The word originally meant "character, manners; the science of morals."  
  In large part this definition survived unchanged until the late 17th century, when new found confidence in the ability to describe the entire world as a complete reality and to distinguish right from wrong caused a flurry of "enhanced definitions". The definition of ethics at the time was created meaning "the science of human duty in its widest extent, including besides ethics the sciences of law, whether civil, political or international" (1690).  
  Now, by the beginning of the 18th Century, ethics was the science underpinning other sciences of social order, namely civil and political law.  
3.3.5 The definition of moral  
  The word moral originally comes from the ancient latin words moralia "to sing", mor, mos "custom", mores "manners, morals, character".  
  Looking at the latin origins, it makes sense that the rituals of the Roman tribes as they were codified we considered the customs of the tribe and eventually translated into rules for behaviour.  
  It was again Aristotle around 300BC that using the Ancient Greek equivalent to the word morals wrote the work virtus moralis and defined a moral as " an excellence of character or disposition as distinct from intellectual virtue. Moral virtue is occasionally restricted to such virtues as may be attained without the aid of religion."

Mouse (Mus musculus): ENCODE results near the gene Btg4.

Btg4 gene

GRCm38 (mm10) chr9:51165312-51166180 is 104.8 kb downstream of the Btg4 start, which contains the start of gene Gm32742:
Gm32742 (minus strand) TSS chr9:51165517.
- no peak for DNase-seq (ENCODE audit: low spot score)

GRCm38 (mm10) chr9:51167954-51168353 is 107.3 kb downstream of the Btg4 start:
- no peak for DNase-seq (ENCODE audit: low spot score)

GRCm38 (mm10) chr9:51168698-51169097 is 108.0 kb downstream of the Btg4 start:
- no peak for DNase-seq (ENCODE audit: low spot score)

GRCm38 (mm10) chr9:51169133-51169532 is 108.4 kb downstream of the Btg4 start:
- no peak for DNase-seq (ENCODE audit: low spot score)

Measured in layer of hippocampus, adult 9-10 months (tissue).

Not surprisingly, the word morals was strongly linked to the concepts of right and wrong by the beginning of the 16th Century, with the definition "Of or pertaining to character or disposition; of or pertaining to the distinction between right and wrong, or good or evil, in relation to actions, volitions or character, ethical."  
  A second definition relating to the "sciences" also appeared at the time namely "Of knowledge, opinions, judgments, etc relating to the nature and application of the distinction between right and wrong" (1500).  
  Now a social framework was clearly in order- on the one hand was right and on the other- wrong.  
3.3.6 The definition of bad  
  The word bad comes from the Old English words baeddel meaning "hermaphrodite" and baedling meaning "sodomite".  
  The definitions of the word essentially began with the concept of "immorality and wickedness". Around the beginning of the 16th Century, the additional definitions of " offensive, disagreeable" were added. Then around the end of the 17th century the definition "incorrect was added. Finally by the end of the 18th century, the word had become a legal term meaning "not valid" .  
3.3.7 The definition of good  
  The word good is derived from the word God The original definition of good meant " bring together, united) e.g. gaderia meaning gather, fitting, suitable.  
  The definitions of good eventually expanded to include:  
 
things; being what they are called or ought to be;
of personal qualities commendable to the person
morally excellent
effectual, thorough, adequate
useful, reliable for a purpose, or efficient in a function, pursuit, creed, etc
   
 
<<Back       Continue>>
 

Copyright © 2010 UCADIA. All rights reserved.